Laying paving slabs involves a good deal of physical labour, but in terms of technique, it is more complicated than tiling a wall. Accurate setting out and careful laying, especially during the early stages, will help you achieve perfect results.
1. SETTING OUT THE PAVING AREA
- Wooden Pegs
- Spirit Level
- Club Hammer
- Wooden Straight Edge
- Garden Roller
Whenever feasible, plan an area of paving so that it can be laid with whole slabs only. This eliminates the arduous task of cutting units to fit. Use pegs and string to mark out the perimeter of the paved and check the measurements before you excavate. You can use a straight wall, as well as a datum line and measure away from it, or allow for a 100 to 150mm margin of gravel between the wall and paving. A gravel margin not only saves time and money by using fewer slabs, but also provides an area for planting climbers and for adequate drainage to keep the wall dry. Any paving must be 150mm below a damp-proof course, in order to protect the building. As paving slabs are made to fairly precise dimensions, marking out an area simply involves accurate measurement, allowing for a 6 to 10mm gap between the slabs. Some slabs are cast with sloping edges to provide a tapered joint and should be buttered edge to edge.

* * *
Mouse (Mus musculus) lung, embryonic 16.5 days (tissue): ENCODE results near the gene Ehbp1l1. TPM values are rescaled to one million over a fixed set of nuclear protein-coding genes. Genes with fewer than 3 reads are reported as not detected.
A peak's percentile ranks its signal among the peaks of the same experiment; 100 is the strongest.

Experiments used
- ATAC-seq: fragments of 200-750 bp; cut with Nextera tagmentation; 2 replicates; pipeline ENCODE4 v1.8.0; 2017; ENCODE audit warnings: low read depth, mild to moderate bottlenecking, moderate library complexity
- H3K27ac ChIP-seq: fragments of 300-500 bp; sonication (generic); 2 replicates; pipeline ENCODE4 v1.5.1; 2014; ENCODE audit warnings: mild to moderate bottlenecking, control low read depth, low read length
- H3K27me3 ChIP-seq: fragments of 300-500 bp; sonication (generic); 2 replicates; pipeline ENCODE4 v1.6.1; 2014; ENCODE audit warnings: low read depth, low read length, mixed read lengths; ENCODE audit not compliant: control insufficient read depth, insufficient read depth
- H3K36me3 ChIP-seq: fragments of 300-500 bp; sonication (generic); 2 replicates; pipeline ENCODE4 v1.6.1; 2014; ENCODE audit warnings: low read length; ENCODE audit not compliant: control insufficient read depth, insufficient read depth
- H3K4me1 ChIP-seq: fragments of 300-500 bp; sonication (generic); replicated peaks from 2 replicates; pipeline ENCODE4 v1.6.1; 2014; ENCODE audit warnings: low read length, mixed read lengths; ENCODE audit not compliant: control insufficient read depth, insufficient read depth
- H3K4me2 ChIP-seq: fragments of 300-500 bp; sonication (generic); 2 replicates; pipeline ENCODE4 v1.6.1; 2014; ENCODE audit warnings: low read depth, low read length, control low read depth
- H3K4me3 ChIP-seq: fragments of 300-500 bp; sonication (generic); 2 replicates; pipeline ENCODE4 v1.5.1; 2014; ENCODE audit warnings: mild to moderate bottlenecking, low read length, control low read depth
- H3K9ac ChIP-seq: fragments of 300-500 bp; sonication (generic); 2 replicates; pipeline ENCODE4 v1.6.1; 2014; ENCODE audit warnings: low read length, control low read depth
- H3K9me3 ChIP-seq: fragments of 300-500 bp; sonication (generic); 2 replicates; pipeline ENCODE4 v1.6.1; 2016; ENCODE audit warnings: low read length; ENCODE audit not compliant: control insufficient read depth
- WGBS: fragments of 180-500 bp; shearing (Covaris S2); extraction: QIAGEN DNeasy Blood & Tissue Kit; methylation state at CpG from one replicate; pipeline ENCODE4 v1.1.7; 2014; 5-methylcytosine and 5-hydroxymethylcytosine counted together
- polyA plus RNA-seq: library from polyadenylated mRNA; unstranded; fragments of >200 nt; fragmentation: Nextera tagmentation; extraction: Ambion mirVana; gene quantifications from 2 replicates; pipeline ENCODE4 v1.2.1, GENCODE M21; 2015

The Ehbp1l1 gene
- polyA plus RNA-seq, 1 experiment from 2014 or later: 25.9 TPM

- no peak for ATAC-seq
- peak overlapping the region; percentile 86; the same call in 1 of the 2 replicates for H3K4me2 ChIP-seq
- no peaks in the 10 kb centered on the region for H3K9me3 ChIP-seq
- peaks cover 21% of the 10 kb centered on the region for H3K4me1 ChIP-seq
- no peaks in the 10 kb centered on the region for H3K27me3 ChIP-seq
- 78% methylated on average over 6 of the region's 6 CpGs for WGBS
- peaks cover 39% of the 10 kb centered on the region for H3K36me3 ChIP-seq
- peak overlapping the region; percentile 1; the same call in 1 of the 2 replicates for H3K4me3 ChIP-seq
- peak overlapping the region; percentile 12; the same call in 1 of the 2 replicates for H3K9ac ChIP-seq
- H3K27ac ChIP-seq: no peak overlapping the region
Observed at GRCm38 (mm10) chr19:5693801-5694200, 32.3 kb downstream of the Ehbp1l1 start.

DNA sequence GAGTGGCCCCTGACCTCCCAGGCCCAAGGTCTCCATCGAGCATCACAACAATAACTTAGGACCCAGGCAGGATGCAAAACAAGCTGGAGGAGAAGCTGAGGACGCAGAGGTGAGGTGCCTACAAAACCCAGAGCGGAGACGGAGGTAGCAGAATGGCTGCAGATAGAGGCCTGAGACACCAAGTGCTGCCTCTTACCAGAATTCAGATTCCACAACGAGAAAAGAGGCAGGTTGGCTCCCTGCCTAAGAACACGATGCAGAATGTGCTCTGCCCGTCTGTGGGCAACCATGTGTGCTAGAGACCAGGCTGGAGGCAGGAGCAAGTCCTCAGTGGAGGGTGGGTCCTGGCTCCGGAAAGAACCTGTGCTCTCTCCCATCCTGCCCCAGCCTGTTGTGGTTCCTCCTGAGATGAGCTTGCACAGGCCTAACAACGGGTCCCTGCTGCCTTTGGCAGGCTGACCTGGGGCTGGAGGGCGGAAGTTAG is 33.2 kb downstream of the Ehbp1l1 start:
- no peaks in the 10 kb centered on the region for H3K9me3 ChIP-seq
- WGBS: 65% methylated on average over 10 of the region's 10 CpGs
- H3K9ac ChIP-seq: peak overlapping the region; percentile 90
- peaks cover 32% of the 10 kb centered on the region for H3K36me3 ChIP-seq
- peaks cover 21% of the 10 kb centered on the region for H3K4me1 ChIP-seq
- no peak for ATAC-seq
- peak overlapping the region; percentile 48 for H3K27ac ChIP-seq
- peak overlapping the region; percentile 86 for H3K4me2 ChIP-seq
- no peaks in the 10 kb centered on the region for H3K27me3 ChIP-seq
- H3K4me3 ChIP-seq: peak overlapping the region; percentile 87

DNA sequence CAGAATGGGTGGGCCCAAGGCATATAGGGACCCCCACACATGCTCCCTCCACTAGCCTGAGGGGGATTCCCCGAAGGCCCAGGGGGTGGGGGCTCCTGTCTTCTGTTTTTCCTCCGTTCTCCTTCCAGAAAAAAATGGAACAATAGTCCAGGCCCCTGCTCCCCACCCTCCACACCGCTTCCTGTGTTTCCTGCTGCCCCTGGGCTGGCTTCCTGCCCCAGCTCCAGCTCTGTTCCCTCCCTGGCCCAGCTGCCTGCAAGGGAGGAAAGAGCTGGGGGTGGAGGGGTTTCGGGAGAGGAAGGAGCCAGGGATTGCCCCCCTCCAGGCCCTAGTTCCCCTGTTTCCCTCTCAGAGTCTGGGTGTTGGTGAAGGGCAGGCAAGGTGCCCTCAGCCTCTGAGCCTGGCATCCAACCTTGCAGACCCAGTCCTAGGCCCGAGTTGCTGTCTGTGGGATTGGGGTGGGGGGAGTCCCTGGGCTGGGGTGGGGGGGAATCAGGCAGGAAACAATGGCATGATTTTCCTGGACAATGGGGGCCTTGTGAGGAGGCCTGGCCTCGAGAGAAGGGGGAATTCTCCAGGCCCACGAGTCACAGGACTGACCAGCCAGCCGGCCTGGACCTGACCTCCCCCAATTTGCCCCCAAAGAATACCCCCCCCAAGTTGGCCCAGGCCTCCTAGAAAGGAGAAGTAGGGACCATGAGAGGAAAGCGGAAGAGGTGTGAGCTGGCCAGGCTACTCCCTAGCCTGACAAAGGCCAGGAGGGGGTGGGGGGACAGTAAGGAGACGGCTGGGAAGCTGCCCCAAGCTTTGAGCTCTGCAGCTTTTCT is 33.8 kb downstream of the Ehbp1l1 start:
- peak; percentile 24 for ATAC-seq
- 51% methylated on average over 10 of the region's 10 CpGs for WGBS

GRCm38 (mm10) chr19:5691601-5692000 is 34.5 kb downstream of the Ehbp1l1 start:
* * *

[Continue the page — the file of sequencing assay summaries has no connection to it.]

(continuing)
2. PREPARING A BASE FOR PAVING
Paving slabs must be laid upon a firm level base, but the depth and substance of that base depends on the type of soil and the proposed use of the paving. Compact the soil with a garden roller and then spread the sand with a rake and level it by scraping and tamping with a length of timber. To support heavier loads, or if the soil is composed of clay or peat, lay a sub base of firmly compacted hardcore (broken bricks or crushed stone) to a depth of 75 to 100mm before spreading the sand to level the surface. If you plan to park vehicles on the paving, increase the depth of hardcore to 150mm.
3. LAYING PAVING SLABS
Step 1: Lay the fist-size blob under each corner and one more to support the centre of the slab. If you intend to drive vehicles across slabs, lay a continuous bed of mortar about 50mm thick.
Step 2: Lay three slabs at a time, inserting wooden spacers between. Level each slab by tapping with a heavy hammer, using a block of wood to protect the surface.
Step 3: Check the alignment. Gauge the slope across the paving by setting up datum pegs along the high side. Drive them into the ground until the top of each corresponds to the finished surface of the paving and then use a straight edge with a packing piece under one end to check the fall on the slabs.
Step 4: Lay the remainder of the slabs, each time working from the corner in order to keep the joints square. Remove the spacers before the mortar sets. Don’t walk on the paving for two or three days, until the mortar has set. If you have to cross the area, lay planks across the slabs to spread the load. To fill the gaps between paving slabs, brush a dry mortar mix into the open joints.Remove any surplus material from the surface of the paving, then sprinkle the area with a very fine spray of water to consolidate the mortar. Avoid dry mortaring if heavy rain is imminent; it may wash the mortar out.